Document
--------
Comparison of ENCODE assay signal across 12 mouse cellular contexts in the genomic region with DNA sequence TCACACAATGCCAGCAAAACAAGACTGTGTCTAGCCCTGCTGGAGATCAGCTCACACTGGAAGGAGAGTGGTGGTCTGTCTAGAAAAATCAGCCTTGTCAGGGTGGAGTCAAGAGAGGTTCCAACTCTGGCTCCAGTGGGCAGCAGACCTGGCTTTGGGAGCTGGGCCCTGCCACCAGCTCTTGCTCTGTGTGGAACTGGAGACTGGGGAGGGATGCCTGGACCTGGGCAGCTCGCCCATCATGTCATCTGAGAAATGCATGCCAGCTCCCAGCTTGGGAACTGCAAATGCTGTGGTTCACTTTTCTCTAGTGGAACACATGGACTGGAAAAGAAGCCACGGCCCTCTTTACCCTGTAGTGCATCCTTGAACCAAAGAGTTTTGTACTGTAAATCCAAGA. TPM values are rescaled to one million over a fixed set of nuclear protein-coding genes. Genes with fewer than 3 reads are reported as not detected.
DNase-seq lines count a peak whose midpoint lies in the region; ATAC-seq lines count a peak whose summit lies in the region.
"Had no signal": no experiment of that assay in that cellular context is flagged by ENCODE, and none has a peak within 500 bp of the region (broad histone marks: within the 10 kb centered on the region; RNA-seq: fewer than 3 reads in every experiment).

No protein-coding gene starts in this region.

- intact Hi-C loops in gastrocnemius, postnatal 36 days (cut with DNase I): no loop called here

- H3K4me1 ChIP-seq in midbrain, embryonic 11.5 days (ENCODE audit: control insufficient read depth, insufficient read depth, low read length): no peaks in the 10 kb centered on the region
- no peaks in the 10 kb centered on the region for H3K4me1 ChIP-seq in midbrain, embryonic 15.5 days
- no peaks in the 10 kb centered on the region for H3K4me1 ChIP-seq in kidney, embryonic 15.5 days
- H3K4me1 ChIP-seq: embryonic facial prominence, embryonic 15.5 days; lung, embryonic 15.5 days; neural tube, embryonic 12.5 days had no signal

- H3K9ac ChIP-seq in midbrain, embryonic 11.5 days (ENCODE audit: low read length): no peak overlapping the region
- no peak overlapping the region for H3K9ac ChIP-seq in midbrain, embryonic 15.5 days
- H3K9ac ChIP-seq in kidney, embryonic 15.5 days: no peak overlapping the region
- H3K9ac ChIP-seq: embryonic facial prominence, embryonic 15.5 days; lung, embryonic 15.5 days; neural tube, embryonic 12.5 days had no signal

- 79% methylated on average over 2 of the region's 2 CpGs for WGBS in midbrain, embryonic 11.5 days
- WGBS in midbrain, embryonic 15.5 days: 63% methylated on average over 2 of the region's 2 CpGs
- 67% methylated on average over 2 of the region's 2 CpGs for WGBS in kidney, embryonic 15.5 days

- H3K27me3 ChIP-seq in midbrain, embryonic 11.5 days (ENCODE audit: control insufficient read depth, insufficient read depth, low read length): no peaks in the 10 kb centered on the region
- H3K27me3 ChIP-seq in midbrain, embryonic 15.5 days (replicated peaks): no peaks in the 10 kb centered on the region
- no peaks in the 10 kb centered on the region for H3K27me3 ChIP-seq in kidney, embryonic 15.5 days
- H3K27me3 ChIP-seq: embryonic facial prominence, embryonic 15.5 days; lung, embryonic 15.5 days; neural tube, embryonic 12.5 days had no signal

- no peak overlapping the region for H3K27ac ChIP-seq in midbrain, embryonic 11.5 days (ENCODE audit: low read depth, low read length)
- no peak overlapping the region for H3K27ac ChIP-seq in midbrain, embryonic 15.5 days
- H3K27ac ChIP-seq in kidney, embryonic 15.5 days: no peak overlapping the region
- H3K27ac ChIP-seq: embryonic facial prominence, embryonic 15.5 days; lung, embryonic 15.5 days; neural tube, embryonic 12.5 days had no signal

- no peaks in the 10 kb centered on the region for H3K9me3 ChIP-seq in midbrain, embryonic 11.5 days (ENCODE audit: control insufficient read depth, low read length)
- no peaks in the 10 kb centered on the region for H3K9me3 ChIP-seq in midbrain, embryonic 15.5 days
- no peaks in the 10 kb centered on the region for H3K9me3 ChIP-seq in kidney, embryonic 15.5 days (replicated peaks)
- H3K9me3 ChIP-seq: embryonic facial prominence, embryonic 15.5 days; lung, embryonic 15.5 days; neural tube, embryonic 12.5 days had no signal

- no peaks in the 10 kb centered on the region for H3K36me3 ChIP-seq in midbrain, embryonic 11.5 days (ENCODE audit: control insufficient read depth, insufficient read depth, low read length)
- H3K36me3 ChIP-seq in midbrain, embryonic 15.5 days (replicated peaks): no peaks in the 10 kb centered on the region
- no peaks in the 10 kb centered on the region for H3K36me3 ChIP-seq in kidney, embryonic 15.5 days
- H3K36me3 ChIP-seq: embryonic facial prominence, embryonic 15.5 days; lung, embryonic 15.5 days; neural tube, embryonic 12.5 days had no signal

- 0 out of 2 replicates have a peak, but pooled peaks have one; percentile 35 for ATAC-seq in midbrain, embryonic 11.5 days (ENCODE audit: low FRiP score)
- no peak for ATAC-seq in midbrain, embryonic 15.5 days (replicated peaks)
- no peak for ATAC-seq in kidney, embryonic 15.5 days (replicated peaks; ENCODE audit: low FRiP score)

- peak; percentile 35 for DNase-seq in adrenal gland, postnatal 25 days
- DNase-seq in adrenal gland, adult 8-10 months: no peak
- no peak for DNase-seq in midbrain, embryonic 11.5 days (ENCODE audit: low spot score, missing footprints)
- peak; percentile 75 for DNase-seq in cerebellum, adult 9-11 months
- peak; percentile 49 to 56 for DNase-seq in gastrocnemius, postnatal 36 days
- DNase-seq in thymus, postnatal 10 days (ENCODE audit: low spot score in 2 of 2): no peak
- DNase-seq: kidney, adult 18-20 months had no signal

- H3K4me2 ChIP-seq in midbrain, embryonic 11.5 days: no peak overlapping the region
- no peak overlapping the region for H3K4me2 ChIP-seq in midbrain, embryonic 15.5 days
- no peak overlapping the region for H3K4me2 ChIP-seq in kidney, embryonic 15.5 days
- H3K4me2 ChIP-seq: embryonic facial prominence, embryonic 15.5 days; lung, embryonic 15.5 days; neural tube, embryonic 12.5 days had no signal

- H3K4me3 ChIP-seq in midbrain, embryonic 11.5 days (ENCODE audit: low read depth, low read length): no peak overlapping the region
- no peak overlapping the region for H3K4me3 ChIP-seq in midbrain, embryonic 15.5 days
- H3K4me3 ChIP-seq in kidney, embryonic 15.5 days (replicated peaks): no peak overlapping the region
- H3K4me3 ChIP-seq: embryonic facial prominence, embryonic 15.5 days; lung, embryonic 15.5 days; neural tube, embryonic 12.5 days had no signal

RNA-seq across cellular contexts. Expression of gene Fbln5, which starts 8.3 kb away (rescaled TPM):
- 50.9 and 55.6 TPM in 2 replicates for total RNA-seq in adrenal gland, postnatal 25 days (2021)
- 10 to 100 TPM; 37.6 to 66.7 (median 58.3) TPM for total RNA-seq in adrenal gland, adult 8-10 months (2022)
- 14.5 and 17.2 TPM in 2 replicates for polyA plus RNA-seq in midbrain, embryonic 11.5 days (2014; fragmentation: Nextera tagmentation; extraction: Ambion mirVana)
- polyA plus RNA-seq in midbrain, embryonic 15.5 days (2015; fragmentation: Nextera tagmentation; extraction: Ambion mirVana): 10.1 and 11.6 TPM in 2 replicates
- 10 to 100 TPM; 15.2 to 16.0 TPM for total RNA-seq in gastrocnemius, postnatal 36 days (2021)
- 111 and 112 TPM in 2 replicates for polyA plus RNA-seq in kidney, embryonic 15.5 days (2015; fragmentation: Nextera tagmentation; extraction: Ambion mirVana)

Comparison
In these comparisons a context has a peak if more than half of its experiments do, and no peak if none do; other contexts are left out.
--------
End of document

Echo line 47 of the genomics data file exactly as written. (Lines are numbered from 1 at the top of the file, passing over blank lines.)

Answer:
- H3K4me3 ChIP-seq in midbrain, embryonic 11.5 days (ENCODE audit: low read depth, low read length): no peak overlapping the region